• Check the authors (to see if they are real and credible)
  • Assess the supporting sources (to ensure they support the claims)
  • Check the date of publication (to see if the story is relevant and up to date)
  • Ask if it is a joke (to determine if it is meant to be satire)
  • Review your own biases (to see if they are affecting your judgement)
  • Ask experts (to get confirmation from independent people with knowledge).


The world’s most popular instant messaging app, the Facebook-owned WhatsApp now has new tools for Groups on the platform. Specifically, you can now control who can add you to a WhatsApp Group. This means that no one, including those who may not be saved as a contact in your phone, can now add you to a WhatsApp Group without your explicit consent. This could be just another step in curbing the spread of fake news and misinformation on WhatsApp, something the instant messaging platform has been criticized for in many countries.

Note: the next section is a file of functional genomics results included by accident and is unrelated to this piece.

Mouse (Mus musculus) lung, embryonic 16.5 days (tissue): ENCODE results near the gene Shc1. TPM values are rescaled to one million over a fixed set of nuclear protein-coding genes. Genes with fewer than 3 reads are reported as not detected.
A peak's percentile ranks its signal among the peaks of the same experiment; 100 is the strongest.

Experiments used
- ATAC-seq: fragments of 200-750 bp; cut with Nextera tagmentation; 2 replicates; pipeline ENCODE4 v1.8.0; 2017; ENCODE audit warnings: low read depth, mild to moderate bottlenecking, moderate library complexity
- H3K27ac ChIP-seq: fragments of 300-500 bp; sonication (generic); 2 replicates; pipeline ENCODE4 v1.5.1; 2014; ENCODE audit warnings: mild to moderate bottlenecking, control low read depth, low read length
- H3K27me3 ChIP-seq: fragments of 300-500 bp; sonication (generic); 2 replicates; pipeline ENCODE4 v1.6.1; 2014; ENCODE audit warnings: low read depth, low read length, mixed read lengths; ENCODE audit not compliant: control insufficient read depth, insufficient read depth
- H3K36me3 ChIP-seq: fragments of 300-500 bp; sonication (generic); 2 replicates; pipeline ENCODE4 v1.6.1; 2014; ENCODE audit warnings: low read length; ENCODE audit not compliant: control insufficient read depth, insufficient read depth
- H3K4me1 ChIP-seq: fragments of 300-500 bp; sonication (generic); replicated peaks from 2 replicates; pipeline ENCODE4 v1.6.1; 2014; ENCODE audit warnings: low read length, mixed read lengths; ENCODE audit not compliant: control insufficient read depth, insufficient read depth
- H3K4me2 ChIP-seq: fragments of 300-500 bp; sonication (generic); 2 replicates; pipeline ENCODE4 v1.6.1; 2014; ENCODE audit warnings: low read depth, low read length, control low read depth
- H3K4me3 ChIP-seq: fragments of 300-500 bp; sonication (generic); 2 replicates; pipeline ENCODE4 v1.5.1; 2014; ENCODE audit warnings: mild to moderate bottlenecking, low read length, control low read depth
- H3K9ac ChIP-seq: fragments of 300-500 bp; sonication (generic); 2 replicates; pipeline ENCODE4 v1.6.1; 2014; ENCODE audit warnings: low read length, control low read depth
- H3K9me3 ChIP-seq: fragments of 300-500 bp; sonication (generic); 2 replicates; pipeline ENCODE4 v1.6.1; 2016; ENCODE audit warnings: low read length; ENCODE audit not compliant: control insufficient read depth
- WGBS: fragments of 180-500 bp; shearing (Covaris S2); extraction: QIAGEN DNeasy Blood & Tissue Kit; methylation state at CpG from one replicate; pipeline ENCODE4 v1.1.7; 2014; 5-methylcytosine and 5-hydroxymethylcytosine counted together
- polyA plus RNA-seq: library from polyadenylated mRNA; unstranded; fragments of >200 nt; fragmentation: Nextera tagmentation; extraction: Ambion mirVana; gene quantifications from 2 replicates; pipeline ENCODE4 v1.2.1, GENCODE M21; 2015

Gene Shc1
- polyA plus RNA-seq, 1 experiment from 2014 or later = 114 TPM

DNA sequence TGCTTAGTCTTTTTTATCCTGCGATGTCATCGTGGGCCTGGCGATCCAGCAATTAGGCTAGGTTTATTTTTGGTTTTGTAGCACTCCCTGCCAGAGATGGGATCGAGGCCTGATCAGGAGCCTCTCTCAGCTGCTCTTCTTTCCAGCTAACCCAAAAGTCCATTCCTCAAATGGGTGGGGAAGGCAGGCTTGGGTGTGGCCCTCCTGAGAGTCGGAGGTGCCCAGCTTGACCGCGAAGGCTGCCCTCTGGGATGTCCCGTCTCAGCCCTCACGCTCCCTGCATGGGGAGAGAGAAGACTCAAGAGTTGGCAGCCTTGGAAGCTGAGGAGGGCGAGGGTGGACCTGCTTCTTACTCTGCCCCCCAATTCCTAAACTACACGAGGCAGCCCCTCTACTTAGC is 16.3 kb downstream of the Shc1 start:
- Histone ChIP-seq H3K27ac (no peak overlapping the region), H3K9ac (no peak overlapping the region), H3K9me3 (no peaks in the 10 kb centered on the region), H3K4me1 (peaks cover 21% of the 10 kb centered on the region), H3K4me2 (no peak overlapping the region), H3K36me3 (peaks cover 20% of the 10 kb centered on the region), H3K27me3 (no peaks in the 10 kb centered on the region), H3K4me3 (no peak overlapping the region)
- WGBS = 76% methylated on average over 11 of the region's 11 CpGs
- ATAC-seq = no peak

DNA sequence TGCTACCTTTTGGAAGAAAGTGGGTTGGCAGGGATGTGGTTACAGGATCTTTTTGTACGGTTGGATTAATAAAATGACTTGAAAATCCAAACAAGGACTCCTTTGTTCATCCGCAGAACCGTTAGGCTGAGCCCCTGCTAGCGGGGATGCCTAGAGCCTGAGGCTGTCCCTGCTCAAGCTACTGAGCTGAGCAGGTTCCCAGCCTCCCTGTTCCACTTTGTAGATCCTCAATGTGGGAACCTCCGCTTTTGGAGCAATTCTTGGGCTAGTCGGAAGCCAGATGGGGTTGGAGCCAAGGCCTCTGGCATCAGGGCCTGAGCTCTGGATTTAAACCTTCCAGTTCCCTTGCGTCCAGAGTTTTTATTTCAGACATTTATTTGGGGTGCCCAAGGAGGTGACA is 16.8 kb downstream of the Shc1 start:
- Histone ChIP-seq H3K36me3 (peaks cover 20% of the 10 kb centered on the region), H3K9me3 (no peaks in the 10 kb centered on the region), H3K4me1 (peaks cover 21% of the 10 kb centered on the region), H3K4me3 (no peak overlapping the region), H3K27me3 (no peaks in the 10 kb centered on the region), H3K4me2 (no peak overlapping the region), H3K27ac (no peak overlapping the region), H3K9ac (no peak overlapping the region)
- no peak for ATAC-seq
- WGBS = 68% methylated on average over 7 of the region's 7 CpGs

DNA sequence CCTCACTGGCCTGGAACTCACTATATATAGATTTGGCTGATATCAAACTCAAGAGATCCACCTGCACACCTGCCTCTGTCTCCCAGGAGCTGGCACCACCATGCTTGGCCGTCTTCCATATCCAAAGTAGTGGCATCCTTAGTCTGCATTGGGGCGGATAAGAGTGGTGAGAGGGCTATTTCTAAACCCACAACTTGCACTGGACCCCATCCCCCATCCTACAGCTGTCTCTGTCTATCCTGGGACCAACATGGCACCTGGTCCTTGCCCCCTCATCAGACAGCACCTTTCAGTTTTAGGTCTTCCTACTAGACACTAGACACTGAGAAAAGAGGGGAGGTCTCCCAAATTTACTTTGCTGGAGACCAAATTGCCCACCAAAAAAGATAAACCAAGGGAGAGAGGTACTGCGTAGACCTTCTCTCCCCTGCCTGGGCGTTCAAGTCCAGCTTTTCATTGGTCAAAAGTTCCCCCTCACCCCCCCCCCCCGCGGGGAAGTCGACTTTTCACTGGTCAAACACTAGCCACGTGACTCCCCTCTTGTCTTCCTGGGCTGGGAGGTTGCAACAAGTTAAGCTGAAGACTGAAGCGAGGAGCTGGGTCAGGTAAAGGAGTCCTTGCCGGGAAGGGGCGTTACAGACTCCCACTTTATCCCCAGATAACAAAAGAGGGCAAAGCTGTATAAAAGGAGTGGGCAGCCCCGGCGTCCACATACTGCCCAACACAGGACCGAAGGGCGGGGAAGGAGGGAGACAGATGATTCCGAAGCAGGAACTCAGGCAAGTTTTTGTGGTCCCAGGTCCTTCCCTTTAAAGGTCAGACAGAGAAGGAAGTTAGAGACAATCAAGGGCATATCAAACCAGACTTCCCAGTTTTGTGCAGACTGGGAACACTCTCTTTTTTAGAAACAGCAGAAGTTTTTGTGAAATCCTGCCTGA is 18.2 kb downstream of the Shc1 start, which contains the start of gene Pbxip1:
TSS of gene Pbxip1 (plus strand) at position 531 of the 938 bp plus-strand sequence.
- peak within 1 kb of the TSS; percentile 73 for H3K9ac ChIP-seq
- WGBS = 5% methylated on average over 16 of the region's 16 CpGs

One measure that WhatsApp has already implemented is the limit to how many times a user can forward a particular message on the platform. It is believed that WhatsApp is also testing a feature that will show how many times a particular message has been forward, making a sort of trail that could give a better indication of where the chain started—this could be useful in identifying the source of a potentially incorrect information being spread on the platform.


The authors underscore the need for a concerted interdisciplinary effort involving educators, researchers, trained journalists, social media companies and the government. Their recommendations are: